Adjusting your desk, chair, computer monitors, keyboard and mouse to suit your physical needs is key to preventing aches, pains, strains and muscle overload. This guide can help you create your ideal set-up.

A ‘deskercise’ routine can also help alleviate stiffness and soreness associated with sedentary work. If you’re unsure where to start, watch this video or review this stretching guide. Or if stretching is not your thing, you could consider adding a walking lunch break to your daily routine – which is great for your body and mental wellbeing.

Muscular injuries caused by lifting, handling, twisting, reaching for objects or moving patients are common among healthcare professionals, teachers, residential care workers and other community-oriented roles. On top of this, falls, slips and trips, sprains, strains and back injuries can often be prevented.

For this reason, interventions that focus on workstation set-up, safe patient handling, manual handling of objects (choose the industry specific to you), and awareness of slip and trip hazards can reduce your injury risk.

Similarly to community and personal service workers, machine operators and drivers are susceptible to injury from lifting, handling, twisting or reaching, as well as slips, trips and falls. Back, neck and shoulder pain, along with cramping in the feet, legs or hands are also potential consequences of prolonged sitting and poor driving posture.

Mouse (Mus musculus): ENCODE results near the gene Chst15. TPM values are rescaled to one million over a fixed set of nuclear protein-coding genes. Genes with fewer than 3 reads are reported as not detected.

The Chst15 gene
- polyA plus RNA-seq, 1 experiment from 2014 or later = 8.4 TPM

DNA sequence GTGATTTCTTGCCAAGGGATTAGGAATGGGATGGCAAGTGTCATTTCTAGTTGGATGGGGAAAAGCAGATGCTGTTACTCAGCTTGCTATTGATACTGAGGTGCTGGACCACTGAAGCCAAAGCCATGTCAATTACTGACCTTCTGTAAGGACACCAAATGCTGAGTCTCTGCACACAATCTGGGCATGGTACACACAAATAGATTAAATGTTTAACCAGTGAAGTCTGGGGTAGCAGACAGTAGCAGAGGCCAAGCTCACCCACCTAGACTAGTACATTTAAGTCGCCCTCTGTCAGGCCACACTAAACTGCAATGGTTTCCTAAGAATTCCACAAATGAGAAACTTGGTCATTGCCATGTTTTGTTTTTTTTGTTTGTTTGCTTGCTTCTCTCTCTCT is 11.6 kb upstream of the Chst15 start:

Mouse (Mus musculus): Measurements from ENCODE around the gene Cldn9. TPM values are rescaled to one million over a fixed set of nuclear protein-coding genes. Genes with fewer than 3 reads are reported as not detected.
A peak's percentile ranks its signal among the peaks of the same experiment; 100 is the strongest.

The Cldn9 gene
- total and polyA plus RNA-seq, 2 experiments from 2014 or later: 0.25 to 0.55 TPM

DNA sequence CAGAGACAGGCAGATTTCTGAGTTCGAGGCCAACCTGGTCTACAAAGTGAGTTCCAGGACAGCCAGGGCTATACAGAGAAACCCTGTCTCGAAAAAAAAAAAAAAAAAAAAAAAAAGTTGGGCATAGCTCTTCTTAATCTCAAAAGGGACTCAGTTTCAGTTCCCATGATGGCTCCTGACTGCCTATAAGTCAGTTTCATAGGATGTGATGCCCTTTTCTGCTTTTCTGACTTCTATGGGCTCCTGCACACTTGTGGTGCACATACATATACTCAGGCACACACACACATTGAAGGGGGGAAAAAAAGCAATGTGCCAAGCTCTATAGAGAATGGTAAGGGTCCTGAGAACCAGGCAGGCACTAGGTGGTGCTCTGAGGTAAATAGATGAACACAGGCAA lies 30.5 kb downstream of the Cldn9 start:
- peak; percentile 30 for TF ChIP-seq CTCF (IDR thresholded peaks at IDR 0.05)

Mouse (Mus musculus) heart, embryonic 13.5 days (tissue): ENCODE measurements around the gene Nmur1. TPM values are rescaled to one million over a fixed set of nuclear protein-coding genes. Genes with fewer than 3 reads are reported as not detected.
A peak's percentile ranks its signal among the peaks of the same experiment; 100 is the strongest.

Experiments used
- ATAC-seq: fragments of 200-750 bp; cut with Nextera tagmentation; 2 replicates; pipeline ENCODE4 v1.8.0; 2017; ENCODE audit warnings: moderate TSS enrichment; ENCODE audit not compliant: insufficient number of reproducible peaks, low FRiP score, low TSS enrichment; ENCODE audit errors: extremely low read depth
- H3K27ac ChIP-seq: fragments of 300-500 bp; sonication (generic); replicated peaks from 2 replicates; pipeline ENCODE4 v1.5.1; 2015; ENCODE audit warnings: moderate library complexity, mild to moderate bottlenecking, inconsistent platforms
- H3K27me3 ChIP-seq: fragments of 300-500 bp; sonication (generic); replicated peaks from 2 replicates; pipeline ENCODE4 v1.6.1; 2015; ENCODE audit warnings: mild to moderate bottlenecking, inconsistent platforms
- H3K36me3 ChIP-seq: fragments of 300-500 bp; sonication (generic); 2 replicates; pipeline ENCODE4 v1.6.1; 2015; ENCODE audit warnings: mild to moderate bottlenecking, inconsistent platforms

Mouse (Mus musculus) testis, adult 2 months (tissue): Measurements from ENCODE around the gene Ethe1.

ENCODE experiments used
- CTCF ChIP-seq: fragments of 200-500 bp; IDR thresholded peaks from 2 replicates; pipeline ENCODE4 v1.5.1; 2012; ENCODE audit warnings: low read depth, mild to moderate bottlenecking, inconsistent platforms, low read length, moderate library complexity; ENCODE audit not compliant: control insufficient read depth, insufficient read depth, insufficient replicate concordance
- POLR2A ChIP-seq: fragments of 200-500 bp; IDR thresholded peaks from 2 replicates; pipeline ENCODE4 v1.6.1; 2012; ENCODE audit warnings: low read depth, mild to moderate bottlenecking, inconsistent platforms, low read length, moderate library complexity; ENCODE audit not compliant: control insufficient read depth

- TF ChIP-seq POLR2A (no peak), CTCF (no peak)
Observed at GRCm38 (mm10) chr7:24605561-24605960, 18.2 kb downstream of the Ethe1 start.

Therefore, adjusting cabin seating for adequate postural and lumbar support is crucial. And ensuring that the loading and unloading space around vehicles is clear and well-lit while prioritising safe stock handling (refer to the ‘Transport, warehouse and stock handling’ industry section) is also a non-negotiable for worker safety.

Common injury triggers in this group of workers include muscular stress caused by handling items (such as tools), lifting, carrying or putting down objects, as well as falls, slips and trips, and stepping, kneeling or sitting on objects. Therefore, appropriate manual handling procedures (refer to the ‘Construction’ industry section) are a high priority for injury prevention.

Extended exposure to industrial noise on worksites also increases the risk of industrial deafness – highlighting the importance of wearing hearing protection along with other protective equipment, such as eyewear, gloves, high-visibility clothing and a hard hat.

Safety doesn’t happen by accident

A workplace designed with ergonomics in mind can reduce the risk of injury, improve your productivity and increase your satisfaction at work. So make ergonomics a priority by aligning your work setting to your needs.

You can also rest easy knowing that Zurich is here to support you with its services, including the free My Wellbeing Hub, along with Zurich Evolve and a range of life insurance plans.


1. National Library of Medicine, ‘Ergonomics’ in StatPearls, 2022.

2. Safe Work Australia, ‘Key work health and safety statistics Australia 2023’, 2023

3. Safe Work Australia, ‘Analysis of ABS work-related injuries survey data 2021–2022’, 2023.

4. Deloitte, ‘Safer, healthier, wealthier: the economic value of reducing work-related injuries and illnesses’, 2022